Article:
In the two decades of Tim Freedman’s distinguished musical career, two naming concepts have arrived in his brain, fully formed and ready to fire.
They were names which will not be extinguished, no matter how savage the passage of time.
The first was back in 1991, when he was lying awake in the middle of the night; “‘The Whitlams’ just lobbed into my head and I knew I had the band name that would work for us.”
The other time more recently was walking down the street to get a newspaper, smelling the roses, so to speak; “The name ‘Australian Idle’ just came to me. It was the perfect description of what I’d been doing.
“And with making the record for Sony Music, the label which works with the TV series, it kept getting better every second. The joke is of course that I thought they only did ‘Idle’, and I’m a real company boy”.
Tim is moving on from a productive ten year stretch with Warner Music in which he made four of the seven Whitlams albums (‘Love This City’, ‘Torch the Moon’, ‘Little Cloud’ and the obligatory anthology, ‘Truth, Beauty and a Picture of You’) to a new relationship with Sony Music. The first effort is his debut solo album, which is underpinned with playful and loving nods to the pop framework of the ’70s.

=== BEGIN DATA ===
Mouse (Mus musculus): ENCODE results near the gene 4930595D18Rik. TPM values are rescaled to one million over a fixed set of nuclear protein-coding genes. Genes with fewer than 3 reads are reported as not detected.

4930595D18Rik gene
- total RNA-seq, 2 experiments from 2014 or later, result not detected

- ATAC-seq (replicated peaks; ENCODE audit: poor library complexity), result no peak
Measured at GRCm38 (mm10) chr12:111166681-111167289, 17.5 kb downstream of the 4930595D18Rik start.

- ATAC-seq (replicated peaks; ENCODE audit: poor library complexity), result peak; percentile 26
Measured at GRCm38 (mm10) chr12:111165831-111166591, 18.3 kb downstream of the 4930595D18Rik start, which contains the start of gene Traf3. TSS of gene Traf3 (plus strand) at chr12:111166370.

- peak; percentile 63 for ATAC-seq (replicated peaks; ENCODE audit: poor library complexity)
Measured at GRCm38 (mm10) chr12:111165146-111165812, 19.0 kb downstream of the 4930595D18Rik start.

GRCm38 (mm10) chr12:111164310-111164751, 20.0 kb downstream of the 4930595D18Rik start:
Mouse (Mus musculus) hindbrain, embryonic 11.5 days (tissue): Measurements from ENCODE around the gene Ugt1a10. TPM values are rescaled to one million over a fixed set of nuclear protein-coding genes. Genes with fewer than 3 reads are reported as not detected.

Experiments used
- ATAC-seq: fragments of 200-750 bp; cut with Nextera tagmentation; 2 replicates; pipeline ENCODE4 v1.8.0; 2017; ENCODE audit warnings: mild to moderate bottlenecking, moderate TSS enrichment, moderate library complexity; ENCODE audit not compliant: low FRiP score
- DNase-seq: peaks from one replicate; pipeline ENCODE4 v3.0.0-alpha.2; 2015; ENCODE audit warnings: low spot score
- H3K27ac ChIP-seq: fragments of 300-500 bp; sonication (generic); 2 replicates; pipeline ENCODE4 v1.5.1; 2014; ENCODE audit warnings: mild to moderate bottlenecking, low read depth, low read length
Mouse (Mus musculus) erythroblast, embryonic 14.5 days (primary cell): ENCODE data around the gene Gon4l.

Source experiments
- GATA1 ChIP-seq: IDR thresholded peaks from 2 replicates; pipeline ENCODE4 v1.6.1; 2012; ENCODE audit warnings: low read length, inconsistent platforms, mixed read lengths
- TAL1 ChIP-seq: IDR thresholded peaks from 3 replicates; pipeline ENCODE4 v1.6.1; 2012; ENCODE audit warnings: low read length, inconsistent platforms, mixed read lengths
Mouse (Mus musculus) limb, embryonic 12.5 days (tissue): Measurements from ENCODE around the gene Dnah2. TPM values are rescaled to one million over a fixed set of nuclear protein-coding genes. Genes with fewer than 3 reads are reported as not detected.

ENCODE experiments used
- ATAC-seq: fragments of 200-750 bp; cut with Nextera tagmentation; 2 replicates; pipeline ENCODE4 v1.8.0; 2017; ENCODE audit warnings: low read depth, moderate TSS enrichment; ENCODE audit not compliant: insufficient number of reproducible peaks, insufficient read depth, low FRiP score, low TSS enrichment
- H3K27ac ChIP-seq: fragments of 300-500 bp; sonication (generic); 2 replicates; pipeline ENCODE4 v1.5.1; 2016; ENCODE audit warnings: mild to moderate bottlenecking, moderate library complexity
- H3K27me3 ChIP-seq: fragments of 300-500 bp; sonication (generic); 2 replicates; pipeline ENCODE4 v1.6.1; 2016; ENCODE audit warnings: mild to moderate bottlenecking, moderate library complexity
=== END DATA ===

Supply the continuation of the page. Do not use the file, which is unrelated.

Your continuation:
“Aside from some orchestral gigs performing the ‘Eternal Nightcap’ album (voted No 17 all-time Australian album on JJJ recently), Tim Freedman has been maintaining what some might call a low profile, standing back from the front line, for reasons which will be outlined within.
“The ‘Best of’ felt like the end of an era, so I was looking around for a new move. Sony Chairman Denis Handlin had expressed an appreciation of my work, so I thought to myself that I wouldn’t mind putting out a record with Sony to see how it went” Tim freely admits.
“So I sat eyeball-to-eyeball across from Denis at his long boardroom table and I explained that I wanted to make this fun ’70s thing. I said that if Wolfmother could do Zeppelin then I could do Gilbert O’Sullivan! Whereupon Denis and I burst into a spontaneous version of ‘Clair’. Daggy is the new cool, right?
“Then I reminded Denis of that fabulous Billy Fields hit, ‘You Weren’t in Love With Me’, and we attempted a duet of that together too. I told him no-one had covered it and that I couldn’t even get it on iTunes. ‘Aw mate,’ he said, ‘if you could do that one, it would be great’.
“Obviously we went down byways and highways from then, but that’s where it started.”
There is no denying that Tim Freedman had been off the recording wagon for a season or two. In addition to the birth of his daughter Alice (in 2005) and his devotion to hands-on parenthood, there were other obstacles to creativity. “When people ask what I have been up to for the past six years, I can truthfully say that for three years, I didn’t even think about writing. I was idle. I’d done enough emoting about myself. With social media we are bombarded by private admissions in real time now and I didn’t feel like adding to the tsunami.”